A Look at Potash Origin and Sources

A Look at Potash Origin and Sources

Potassium (K) in agriculture is often loosely referred to as potash. The term potash comes from an early production technique where K was leached from wood ashes and concentrated by evaporating the leachate in large iron pots, according to Mike Stewart, Director, International Plant Nutrition Institute (IPNI) North American Program. This method depended on tree roots to mine K from soils, which was then recovered after wood was harvested and burned. The K collected was in the form of potassium carbonate, which was used as fertilizer and in the manufacture of various products including glass and soap. Interestingly, the first patent granted in the USA (1790) was for potash production. Potash collection in this era was usually a secondary endeavor, with land clearing for farming being the primary goal of tree removal. Needless to say, this means of potash production was not sustainable.

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Today, K is produced in many parts of the world, with underground salt deposits — mostly a combination of K and sodium (Na) chloride — being the main source. These deposits were formed as ancient oceans evaporated, leaving behind concentrated salt layers that were subsequently buried by sediment. Many countries contain such deposits, with the largest being in western Canada. Extraction of K salts from these deposits is mostly accomplished by conventional shaft mining techniques; however, solution mining may be used in circumstances where shaft mining is prohibitive. Also, some naturally occurring surface-water brines (e.g., Great Salt Lake in Utah, Dead Sea bordering Jordan and Israel) contain sufficient K salts to make extraction feasible. With these surface brines solar evaporation is used to concentrate the salts before harvesting. All total, over 90% of modern global potash production goes into the manufacture of fertilizer.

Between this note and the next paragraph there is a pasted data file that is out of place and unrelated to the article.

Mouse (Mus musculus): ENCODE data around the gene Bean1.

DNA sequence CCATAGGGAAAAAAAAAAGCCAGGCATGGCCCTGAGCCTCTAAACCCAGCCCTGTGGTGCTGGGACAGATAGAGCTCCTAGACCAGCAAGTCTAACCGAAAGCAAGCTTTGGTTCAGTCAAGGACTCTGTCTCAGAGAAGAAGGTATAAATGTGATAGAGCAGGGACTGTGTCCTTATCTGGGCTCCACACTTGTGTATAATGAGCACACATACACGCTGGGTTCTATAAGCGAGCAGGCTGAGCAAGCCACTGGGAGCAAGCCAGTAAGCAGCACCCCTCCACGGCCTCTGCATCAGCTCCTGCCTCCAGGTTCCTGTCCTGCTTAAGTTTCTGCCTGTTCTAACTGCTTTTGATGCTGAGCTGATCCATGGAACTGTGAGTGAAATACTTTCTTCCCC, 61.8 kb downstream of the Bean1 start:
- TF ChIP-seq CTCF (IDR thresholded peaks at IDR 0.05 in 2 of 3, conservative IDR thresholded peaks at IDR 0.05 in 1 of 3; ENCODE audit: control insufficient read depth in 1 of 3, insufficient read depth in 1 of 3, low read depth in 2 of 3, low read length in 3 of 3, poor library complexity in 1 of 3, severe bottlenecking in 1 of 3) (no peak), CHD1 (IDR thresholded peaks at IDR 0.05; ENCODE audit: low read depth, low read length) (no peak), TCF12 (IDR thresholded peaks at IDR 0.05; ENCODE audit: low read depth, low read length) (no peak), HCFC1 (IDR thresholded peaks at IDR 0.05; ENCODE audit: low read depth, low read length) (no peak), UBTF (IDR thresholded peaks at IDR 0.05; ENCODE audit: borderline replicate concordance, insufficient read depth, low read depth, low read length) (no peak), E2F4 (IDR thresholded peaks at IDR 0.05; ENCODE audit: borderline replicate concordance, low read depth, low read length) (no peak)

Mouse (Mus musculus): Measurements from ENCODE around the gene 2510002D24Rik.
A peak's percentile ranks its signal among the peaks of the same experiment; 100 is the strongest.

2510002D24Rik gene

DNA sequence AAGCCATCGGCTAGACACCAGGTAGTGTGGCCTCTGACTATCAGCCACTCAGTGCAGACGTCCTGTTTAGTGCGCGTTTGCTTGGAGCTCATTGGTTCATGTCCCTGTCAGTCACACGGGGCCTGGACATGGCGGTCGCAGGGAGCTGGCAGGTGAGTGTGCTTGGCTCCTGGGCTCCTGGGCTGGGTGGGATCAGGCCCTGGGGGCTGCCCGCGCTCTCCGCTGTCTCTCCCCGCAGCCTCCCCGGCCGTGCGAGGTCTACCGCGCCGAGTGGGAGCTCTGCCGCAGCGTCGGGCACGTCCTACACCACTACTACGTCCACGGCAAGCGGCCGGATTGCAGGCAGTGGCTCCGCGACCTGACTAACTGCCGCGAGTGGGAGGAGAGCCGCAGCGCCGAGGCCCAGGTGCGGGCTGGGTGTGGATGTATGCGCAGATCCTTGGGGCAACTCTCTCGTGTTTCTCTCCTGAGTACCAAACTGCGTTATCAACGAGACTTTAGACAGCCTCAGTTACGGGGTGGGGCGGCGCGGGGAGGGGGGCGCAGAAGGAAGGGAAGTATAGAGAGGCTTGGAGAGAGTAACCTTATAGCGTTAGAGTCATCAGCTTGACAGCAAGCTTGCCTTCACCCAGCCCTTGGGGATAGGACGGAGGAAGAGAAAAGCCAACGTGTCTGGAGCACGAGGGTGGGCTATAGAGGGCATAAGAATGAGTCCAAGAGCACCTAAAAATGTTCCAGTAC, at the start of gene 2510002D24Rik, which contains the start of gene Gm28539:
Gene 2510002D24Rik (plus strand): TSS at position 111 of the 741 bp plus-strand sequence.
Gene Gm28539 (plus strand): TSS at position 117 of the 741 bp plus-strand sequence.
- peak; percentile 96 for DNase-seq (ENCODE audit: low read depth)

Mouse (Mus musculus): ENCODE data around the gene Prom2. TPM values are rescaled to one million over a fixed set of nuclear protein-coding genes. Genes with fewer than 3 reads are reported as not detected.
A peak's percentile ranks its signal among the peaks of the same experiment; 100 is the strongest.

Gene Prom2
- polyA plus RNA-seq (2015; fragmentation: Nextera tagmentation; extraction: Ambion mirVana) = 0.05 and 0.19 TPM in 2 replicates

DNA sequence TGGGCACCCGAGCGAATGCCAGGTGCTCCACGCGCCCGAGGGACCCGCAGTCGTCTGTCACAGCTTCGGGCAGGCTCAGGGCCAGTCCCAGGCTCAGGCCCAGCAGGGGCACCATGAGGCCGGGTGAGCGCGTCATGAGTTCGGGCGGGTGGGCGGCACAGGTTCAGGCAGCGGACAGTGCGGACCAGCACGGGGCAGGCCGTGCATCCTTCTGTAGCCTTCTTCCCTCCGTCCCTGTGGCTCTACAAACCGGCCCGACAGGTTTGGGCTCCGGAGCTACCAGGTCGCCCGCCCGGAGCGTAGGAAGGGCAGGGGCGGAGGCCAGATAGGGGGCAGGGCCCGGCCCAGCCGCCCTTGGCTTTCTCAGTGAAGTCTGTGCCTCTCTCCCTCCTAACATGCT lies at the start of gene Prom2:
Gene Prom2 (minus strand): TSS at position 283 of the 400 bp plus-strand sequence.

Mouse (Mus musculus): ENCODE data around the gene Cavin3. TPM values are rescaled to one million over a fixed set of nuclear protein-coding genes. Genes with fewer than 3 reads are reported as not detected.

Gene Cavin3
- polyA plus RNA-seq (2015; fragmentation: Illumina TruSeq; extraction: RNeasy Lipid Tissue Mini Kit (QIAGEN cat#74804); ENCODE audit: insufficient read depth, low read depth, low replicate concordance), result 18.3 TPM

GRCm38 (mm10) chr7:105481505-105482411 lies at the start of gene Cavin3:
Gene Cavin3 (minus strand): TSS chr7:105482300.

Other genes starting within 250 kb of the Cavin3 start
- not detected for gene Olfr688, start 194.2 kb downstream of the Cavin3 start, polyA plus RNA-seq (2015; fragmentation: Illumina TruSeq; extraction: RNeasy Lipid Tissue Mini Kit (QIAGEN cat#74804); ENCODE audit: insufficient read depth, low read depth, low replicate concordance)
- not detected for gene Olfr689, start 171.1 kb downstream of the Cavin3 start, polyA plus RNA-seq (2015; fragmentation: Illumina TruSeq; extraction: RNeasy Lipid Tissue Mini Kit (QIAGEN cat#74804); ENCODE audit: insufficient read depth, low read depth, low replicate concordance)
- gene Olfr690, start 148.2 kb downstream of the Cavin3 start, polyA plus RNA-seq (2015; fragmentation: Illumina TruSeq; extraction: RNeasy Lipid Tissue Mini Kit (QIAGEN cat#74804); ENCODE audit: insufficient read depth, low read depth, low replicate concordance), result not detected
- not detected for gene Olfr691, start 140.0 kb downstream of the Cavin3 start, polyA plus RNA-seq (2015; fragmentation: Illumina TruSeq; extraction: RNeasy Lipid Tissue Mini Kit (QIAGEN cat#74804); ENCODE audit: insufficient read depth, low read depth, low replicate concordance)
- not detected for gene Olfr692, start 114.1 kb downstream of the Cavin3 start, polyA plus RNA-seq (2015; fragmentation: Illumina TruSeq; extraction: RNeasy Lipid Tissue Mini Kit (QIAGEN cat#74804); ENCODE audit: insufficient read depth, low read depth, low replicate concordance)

Although there are many K fertilizer sources available, by far the most common is muriate of potash or potassium chloride (MOP; KCl). Other sources of K include potassium sulfate or sulfate of potash (SOP; K2SO4), potassium magnesium sulfate (K2SO4 · 2MgSO4), potassium nitrate (KNO3), potassium thiosulfate (KTS; K2S2O3), and less common sources such as potassium phosphate (KH2PO4), potassium carbonate (K2CO3), and potassium hydroxide (KOH). With the exception of the last two, all of these K sources contain other mineral nutrients essential for plant growth [chloride (Cl-), sulfur (S), magnesium (Mg), nitrogen (N), and phosphorus (P)].

Once the need for K fertilizer has been established, price and availability are usually the factors governing which source is the most desirable. Since KCl is the most abundant, it is almost always the most accessible and cheapest per unit of K. There are however circumstances where simple price and availability are overridden by other concerns. These circumstances may include:

Crop sensitivity to Cl- – Some crops are less tolerant of Cl- than others. Examples of sensitive crops are avocado, lettuce, peach, and tobacco. With the exception of certain soybean varieties, Cl- sensitivity among common row crops and small grains is usually not an issue.
Salt index – The salt index of a fertilizer is simply a measure of salt injury potential, and is mainly a concern when fertilizer is applied to sensitive and/or high value crops. It may also be a concern in saline soils or where saline irrigation water is used. More detail on salt index is available in most basic agronomy texts.
The need for other nutrients – For example, if the need for Mg has been established then potassium magnesium sulfate may be the best choice.

Potash production has come a long way… from wood ash leaching during the early days, to modern larges-cale mining operations that extract naturally occurring K bearing minerals. Potassium fertilizer is more than ever critical to the production of sufficient and high quality crops to accommodate an expanding global population.

For more information on specific fertilizer materials see IPNI’s Nutrient Source Specifics series at www.ipni.net/specifics-en.